[3 ] Departments of Psychology and Health Services, University of California, Los Angeles, Los Angeles, California, USA
                [4 ] LifeWise Consulting, Bend, Oregon, USA
                [5 ] Department of Epidemiology, UCLA School of Public Health, University of California, Los Angeles, Los Angeles, California, USA
                [6 ] College of Health and Human Development, Pennsylvania State University, University Park, Pennsylvania, USA
                [7 ] Department of Psychiatry, The University of Colorado at Denver, Denver, Colorado, USA
                [8 ] College of Physicians and Surgeons, Columbia University, and New York State Psychiatric Institute, Columbia University–New York State Psychiatric Institute, Division of Child and Adolescent Psychiatry, New York, New York, USA
                [9 ] Health Systems Science, and UIC National Center of Excellence in Women's Health, University of Illinois at Chicago, College of Nursing, Chicago, Illinois, USA
                [10 ] Department of Psychology, The City University of New York–The City College and Graduate Center, New York, New York, USA
                [11 ] Department of Family Studies and Human Development, University of Arizona, Tucson, Arizona, USA
                [12 ] National Center for the Study and Prevention of Youth Suicide, American Association of Suicidology, Washington, DC, USA
                [13 ] Suicide Prevention Resource Center, Education Development Center, Inc., Washington, DC, USA
                [14 ] Suicide Prevention Resource Center, Education Development Center, Inc., Newton, Massachusetts, USA
                [15 ] Department of Psychiatry, University of California, San Francisco, San Francisco, California, USA
                [16 ] Department of Community Health and Prevention, School of Public Health, Drexel University, Philadelphia, Pennsylvania, USA
                [17 ] Youth and AIDS Projects, and Department of Pediatrics, University of Minnesota, Minneapolis, Minnesota, USA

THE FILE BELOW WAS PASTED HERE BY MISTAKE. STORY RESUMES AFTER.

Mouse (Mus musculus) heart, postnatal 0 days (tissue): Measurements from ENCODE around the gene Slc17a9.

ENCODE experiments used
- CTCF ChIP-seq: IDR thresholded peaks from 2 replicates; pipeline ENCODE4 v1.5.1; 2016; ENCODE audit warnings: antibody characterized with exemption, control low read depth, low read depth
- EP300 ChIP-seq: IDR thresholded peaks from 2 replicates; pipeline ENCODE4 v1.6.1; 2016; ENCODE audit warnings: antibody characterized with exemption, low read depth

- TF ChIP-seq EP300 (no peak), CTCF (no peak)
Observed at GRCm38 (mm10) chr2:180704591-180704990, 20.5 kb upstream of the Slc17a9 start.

[18 ] Center for Population Research in LGBT Health, and The Fenway Institute, Fenway Health, Boston, Massachusetts, USA
                [19 ] Department of Emergency Medicine, Yale University School of Medicine, New Haven, Connecticut, USA
                [20 ] Department of Psychiatry, University of Pennsylvania, Philadelphia, Pennsylvania, USA
                [21 ] Department of Psychology, Ben-Gurion University of the Negev, Beer Sheva, Israel
                [22 ] Department of Behavioral and Community Health Sciences, Graduate School of Public Health, University of Pittsburgh, Pittsburgh, Pennsylvania, USA
                [23 ] Adolescent HIV Services, Howard Brown Health Center and Children's Memorial Hospital, Chicago, Illinois, USA
                [24 ] Regional Mental Health Services, The Permanente Medical Group, Inc., and Department of Psychiatry, Kaiser Permanente San Francisco Medical Center, San Francisco, California, USA
                [25 ] Queers for Economic Justice, New York, New York, USA
                Author notes

                This work has been supported by grants to the American Foundation for Suicide Prevention from the Lilly Foundation and the Johnson Family Foundation.

                The authors gratefully acknowledge the contribution of the following individuals to the 2007 Conference on LGBT Suicide and Suicide Risk: Jane Pearson, PhD, National Institute of Mental Health; Keri Lubell, PhD, Centers for Disease Control and Prevention; Maria Dinger, Substance Abuse and Mental Health Services Agency; Joel Ginsberg, JD, former Executive Director of the Gay and Lesbian Medical Association; Edward Dunne, PhD, former chair of the AFSP Survivor Council; and Edmond Yomtoob, PsyD, Janice Hurtado and Kimberly Gleason who represented the AFSP Chapters. We also thank Charles F. Reynolds, MD, President of the AFSP Board of Directors; Christian York and Lisa Riley, representatives of the AFSP Chapter Advisory Committee on LGBTQ Issues; and Dave Reynolds, MPH, Senior Public Policy and Research Manager at The Trevor Project, who reviewed and critiqued an earlier draft of the manuscript. Leanne Spaulding at AFSP deserves our special thanks for her assistance with the referencing of the paper. Finally, we deeply grateful to Robert Gebbia, AFSP Executive Director, and Andrew Lane, Executive Director of the Johnson Family Foundation, for their support and commitment to this project.

                Address correspondence to Ann P. Haas, Director of Prevention Projects, American Foundation for Suicide Prevention, 120 Wall Street, 22nd Floor, New York, NY 10005, USA. E-mail: ahaas@ 123456afsp.org
                Journal
                J Homosex
                J Homosex
                wjhm
                Journal of Homosexuality
                Taylor & Francis
                0091-8369
                1540-3602
                4 January 2011
                January 2011
                : 58
                : 1
                : 10-51
                21213174
                3662085
                10.1080/00918369.2011.534038
                Copyright © Taylor & Francis Group, LLC

                This is an open access article distributed under the Supplemental Terms and Conditions for iOpenAccess articles published in Taylor & Francis journals , which permits unrestricted use, distribution, and reproduction in any medium, provided the original work is properly cited.

                Categories
                Research Article

                Sexual medicine

                risk factors, suicide, suicide attempts, lgbt, suicide prevention